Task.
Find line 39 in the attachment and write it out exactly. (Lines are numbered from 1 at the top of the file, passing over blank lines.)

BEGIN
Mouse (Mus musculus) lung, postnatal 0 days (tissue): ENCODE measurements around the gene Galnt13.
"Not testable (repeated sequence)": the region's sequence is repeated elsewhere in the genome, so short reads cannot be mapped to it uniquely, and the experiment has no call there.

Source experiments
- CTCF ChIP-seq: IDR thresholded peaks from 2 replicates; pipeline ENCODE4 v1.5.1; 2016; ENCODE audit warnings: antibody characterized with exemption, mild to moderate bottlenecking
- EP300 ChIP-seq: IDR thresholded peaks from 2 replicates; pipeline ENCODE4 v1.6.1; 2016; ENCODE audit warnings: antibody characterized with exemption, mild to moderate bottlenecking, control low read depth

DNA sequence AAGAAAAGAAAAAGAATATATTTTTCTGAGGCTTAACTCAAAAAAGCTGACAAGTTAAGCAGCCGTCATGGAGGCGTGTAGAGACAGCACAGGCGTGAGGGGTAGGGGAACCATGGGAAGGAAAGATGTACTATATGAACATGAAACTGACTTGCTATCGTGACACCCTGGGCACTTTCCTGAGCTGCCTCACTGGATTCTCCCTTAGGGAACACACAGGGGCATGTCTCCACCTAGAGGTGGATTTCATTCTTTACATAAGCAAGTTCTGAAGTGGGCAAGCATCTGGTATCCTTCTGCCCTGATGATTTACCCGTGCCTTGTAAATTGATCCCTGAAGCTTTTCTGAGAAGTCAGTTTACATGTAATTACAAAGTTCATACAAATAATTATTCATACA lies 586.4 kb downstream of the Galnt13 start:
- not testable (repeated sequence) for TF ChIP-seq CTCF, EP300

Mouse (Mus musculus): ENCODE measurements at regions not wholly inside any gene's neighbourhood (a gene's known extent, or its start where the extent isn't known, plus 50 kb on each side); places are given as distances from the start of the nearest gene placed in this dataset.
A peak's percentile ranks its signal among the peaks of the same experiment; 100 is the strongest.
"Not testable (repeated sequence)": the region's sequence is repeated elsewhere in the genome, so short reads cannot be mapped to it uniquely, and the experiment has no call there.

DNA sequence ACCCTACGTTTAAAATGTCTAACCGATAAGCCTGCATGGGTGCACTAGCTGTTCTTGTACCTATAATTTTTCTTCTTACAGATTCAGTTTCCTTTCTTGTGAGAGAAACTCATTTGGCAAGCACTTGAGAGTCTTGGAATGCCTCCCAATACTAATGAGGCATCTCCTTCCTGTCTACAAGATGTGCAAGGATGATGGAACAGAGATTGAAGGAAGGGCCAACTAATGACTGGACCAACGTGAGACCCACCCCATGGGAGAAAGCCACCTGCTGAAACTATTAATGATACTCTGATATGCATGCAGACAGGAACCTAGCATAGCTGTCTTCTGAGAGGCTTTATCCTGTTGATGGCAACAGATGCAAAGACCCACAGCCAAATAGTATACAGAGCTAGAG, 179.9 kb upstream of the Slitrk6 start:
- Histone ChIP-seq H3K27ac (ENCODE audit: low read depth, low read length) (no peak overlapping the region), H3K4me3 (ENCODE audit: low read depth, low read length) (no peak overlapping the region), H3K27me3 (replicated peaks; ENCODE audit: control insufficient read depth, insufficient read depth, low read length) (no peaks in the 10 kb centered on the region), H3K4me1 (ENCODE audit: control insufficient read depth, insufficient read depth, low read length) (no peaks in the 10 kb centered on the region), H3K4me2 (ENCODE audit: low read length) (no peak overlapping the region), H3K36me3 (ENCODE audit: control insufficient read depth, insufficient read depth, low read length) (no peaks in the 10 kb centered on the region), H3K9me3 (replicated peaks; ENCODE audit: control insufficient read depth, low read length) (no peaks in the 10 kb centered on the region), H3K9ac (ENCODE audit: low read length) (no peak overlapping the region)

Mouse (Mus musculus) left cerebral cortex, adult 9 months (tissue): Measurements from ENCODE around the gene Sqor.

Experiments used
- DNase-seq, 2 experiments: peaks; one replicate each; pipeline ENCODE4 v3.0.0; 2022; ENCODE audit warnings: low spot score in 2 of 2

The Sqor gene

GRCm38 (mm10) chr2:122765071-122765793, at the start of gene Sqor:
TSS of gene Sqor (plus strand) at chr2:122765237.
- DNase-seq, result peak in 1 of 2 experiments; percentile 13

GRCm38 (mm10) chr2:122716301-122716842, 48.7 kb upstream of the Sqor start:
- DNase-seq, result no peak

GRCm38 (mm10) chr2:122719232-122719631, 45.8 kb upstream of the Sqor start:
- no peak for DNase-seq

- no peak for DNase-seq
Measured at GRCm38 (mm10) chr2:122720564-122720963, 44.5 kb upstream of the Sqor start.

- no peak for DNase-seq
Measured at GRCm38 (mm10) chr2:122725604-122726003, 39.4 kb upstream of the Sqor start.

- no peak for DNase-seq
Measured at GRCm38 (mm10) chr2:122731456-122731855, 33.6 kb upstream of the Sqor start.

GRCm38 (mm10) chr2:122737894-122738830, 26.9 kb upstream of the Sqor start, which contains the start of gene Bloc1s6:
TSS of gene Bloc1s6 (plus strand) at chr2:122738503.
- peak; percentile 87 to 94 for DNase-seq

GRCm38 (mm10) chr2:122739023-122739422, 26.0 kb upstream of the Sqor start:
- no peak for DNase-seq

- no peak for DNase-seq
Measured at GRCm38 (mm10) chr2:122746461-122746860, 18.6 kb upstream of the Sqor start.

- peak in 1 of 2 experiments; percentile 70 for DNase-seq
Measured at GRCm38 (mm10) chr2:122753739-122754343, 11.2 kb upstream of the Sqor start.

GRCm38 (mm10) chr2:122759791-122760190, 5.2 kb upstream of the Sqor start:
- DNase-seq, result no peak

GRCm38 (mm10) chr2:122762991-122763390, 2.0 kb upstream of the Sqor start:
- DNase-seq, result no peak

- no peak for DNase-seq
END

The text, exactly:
GRCm38 (mm10) chr2:122759791-122760190, 5.2 kb upstream of the Sqor start: